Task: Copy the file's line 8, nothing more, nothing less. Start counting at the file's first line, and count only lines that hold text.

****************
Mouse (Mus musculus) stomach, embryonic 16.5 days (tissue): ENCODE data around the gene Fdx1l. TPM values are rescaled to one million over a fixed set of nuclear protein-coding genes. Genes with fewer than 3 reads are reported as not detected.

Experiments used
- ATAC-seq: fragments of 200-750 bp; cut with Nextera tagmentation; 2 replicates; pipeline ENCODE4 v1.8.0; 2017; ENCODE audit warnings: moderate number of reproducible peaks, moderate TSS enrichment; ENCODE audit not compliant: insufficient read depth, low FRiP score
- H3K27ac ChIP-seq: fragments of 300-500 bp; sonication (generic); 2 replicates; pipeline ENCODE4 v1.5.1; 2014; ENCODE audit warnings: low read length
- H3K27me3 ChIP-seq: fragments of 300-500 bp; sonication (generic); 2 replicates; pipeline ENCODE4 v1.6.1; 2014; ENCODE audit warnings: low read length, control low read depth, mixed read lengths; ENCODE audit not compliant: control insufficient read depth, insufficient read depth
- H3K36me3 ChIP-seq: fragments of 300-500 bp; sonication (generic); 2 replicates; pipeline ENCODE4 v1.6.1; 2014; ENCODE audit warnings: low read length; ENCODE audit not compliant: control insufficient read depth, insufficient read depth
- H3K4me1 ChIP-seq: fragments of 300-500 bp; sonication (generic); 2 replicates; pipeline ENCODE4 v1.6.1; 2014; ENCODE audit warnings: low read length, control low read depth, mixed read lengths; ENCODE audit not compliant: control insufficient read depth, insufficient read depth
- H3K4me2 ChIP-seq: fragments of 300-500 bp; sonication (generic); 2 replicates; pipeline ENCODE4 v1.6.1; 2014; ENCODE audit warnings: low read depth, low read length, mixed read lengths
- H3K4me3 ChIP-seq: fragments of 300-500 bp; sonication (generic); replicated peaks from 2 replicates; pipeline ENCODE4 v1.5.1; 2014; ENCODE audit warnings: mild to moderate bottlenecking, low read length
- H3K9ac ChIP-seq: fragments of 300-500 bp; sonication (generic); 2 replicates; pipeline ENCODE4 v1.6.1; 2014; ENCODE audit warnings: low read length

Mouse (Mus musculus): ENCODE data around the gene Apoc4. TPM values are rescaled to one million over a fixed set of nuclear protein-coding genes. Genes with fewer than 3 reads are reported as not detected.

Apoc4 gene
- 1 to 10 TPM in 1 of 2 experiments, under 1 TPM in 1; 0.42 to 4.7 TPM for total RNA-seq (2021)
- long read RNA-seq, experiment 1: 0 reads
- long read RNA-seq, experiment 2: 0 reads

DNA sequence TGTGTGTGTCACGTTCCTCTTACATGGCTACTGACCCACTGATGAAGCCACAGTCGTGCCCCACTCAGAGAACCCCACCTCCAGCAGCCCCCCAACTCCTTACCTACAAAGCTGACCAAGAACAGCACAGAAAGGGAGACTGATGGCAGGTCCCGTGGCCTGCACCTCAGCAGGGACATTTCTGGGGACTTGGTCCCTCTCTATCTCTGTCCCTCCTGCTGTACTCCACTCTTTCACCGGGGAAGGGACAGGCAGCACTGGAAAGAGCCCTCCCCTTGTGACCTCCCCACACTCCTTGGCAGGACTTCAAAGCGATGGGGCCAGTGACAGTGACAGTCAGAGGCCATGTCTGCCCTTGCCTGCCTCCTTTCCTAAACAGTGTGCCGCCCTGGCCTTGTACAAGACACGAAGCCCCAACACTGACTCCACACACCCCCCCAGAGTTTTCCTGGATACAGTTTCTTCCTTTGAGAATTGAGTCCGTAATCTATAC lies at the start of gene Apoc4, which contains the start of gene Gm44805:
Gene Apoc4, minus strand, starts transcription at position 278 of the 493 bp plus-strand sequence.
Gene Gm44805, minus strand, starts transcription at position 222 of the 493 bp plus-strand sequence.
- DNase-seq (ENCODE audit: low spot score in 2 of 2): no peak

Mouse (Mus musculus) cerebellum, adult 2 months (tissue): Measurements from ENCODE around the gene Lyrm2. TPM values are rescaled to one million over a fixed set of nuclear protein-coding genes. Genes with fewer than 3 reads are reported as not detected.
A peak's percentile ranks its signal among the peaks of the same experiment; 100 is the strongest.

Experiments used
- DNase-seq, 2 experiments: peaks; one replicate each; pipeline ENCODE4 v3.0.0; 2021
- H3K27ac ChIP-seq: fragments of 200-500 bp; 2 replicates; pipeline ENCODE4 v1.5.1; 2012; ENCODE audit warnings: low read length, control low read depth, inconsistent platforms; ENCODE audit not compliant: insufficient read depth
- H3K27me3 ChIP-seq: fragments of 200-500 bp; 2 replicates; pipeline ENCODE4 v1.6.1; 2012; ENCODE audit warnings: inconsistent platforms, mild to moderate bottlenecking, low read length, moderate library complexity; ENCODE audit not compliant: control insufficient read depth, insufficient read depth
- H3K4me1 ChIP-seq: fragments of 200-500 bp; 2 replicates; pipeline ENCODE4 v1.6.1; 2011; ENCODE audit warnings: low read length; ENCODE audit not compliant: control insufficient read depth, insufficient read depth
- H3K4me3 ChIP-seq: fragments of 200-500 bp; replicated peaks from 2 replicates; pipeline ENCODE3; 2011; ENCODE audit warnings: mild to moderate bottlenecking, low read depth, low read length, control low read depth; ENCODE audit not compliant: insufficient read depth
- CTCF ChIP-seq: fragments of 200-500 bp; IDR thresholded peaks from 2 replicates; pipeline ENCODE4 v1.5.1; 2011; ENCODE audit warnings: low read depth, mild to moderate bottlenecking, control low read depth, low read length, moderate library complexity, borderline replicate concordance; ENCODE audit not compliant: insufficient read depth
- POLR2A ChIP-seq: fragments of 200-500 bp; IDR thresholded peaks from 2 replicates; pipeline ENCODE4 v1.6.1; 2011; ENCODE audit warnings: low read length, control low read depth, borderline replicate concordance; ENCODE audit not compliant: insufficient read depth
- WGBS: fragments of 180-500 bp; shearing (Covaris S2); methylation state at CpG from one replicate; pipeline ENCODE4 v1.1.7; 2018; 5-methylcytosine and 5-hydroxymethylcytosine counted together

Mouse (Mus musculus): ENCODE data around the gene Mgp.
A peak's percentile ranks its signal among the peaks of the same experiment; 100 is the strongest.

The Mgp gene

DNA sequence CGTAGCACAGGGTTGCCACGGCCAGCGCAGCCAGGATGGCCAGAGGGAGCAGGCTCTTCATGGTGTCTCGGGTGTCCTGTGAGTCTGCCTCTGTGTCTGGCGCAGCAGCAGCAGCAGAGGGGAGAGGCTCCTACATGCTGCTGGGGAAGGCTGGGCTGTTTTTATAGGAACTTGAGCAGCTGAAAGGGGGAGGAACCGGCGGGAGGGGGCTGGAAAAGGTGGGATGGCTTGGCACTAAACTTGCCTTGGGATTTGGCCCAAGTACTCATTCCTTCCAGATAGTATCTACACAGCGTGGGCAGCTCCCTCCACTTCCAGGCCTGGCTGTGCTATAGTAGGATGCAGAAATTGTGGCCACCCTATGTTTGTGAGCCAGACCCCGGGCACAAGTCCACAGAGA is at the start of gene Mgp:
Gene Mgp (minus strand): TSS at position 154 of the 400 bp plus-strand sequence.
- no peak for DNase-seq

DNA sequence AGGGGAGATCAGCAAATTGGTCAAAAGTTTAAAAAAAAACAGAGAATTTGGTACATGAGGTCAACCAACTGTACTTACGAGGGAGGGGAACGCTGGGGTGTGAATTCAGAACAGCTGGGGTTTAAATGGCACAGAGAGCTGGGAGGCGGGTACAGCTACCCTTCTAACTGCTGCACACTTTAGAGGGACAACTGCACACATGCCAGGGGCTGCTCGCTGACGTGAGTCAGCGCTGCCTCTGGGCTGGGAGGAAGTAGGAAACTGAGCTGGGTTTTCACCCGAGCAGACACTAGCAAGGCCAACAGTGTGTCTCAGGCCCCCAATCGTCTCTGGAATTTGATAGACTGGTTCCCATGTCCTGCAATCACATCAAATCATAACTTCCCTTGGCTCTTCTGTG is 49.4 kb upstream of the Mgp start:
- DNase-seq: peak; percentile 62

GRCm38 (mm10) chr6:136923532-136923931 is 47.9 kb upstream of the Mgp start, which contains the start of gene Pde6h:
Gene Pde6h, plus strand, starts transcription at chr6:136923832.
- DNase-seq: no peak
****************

- H3K4me2 ChIP-seq: fragments of 300-500 bp; sonication (generic); 2 replicates; pipeline ENCODE4 v1.6.1; 2014; ENCODE audit warnings: low read depth, low read length, mixed read lengths